Posted - 11/18/2020 :  12:40:23 PM  Show Profile  Visit Bernd's Homepage  Reply with Quote
Nice work on that rock face Bill. I did some rubber mold castings just for fun. Now I'll have to try the Bill Gill method of rock formations.

Bernd


WWG1WGA

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Bill Gill
Fireman



Posted - 11/18/2020 :  4:29:32 PM  Show Profile  Reply with Quote
Thanks everybody for the comments and conjectures. You are right, my photo does have a slight greenish cast to the rock face that I didn't notice. That's probably reflections of greenery outside the window. The prototype isn't serpentine, although some of the photos you have posted do look very similar.

Here's another look with some of the green removed. It's still not exactly right. The color along the left side of the photo is closer, though maybe just a twinge too red there now.




Edited by - Bill Gill on 11/18/2020 4:32:44 PM

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deemery
Fireman

Premium Member


Posted - 11/18/2020 :  4:59:21 PM  Show Profile  Reply with Quote
A red tinge can be blamed on chemical weathering leaching iron oxides :-) :-)

dave


Modeling 1890s (because the voices in my head told me to)

Country: USA | Posts: 8637 Go to Top of Page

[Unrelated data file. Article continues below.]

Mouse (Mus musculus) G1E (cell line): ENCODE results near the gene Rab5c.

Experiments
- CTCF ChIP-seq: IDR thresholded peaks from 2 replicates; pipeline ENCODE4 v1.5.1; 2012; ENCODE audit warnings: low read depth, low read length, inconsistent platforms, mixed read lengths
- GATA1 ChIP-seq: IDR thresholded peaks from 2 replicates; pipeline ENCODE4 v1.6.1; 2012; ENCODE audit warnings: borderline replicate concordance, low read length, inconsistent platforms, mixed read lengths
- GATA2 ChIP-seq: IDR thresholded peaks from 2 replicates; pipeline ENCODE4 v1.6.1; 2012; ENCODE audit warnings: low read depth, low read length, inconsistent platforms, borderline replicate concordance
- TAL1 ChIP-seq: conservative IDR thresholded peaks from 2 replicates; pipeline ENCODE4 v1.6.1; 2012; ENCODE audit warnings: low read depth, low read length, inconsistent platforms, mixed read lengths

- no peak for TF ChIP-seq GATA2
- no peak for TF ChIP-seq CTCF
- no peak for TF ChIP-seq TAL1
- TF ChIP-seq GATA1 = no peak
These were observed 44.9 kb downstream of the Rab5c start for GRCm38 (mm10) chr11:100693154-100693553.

Bill Gill
Fireman



Posted - 11/18/2020 :  8:23:33 PM  Show Profile  Reply with Quote
Bernd, What I like about using Sculptamold is I can fit it to exactly where I want without fitting lots of separate plaster castings onto a given area. Also, the results are one of a kind.
I've watched videos of modelers plopping on globs of plaster and then carving/chipping it before it fully cures to make rock faces. That looks good. I'm not sure if all the shaping I did with tools for that rock cut was any faster, but it's easier to fix goofs and there was sure a lot less to clean up after.



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Pennman
Fireman

Premium Member


Posted - 11/19/2020 :  11:50:32 AM  Show Profile  Reply with Quote
Bill,

When the sculptamold is still in the workable form, would it help to use a ball of crunched aluminum foil pressed against the bank to form imperfections rather than using a mold or tools
?

Rich



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Bill Gill
Fireman



Posted - 11/19/2020 :  1:34:15 PM  Show Profile  Reply with Quote
Rich, I haven't tried that, but my sense is it wouldn't work very well. If the Sculptamold is mostly set up the crunched foil won't make much of an impression in it, at least nothing that looks like a rock cut. And if the Sculptamold is still very soft (think really thick oatmeal) the foil will stick to it and the Sculptamold will tend to self level a bit after the foil is pulled away.

I have seen crunched up aluminum foil spread out like a very wrinkled up sheet and plaster poured into it to make large rock wall castings.

Do you want to create a blasted hard rockface look or more natural looking rock?